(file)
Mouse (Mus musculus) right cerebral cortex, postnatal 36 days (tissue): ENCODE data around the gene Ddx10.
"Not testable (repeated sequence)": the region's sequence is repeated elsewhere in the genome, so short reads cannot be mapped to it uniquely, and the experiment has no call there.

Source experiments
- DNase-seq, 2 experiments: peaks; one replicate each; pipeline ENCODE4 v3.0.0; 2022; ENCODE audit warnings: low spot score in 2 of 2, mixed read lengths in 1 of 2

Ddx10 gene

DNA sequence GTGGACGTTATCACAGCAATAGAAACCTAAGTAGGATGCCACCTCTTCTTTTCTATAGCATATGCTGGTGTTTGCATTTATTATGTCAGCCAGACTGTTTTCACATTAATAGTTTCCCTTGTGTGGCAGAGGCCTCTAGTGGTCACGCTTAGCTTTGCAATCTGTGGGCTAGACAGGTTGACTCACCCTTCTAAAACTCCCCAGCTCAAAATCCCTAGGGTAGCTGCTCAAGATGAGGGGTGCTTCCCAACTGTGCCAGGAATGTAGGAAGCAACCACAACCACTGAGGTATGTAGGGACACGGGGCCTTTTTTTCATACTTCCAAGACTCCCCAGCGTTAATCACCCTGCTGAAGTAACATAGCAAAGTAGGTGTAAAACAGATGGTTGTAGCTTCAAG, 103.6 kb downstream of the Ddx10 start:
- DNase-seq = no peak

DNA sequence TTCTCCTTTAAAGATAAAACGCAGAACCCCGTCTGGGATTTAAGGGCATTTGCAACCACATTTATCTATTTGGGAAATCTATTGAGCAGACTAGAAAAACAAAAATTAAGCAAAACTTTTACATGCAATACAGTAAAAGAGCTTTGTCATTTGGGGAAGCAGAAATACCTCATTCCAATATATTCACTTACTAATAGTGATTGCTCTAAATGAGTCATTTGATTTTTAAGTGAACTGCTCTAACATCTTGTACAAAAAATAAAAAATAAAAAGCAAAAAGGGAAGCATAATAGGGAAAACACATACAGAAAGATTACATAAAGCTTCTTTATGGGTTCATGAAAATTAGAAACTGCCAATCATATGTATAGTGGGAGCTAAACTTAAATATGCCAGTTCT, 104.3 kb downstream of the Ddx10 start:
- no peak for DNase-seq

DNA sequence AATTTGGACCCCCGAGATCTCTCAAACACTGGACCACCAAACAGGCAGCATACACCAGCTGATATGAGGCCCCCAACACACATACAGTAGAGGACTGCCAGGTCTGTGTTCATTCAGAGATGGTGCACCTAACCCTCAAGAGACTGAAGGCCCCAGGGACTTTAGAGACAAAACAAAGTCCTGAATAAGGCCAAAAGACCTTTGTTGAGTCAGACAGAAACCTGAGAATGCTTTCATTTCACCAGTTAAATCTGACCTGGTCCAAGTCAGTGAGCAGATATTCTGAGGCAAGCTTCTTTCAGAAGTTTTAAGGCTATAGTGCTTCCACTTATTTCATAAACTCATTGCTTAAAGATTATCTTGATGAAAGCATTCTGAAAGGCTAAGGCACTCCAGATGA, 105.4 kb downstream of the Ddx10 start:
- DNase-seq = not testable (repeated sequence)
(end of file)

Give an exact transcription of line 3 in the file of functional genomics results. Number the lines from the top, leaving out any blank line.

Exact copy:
Source experiments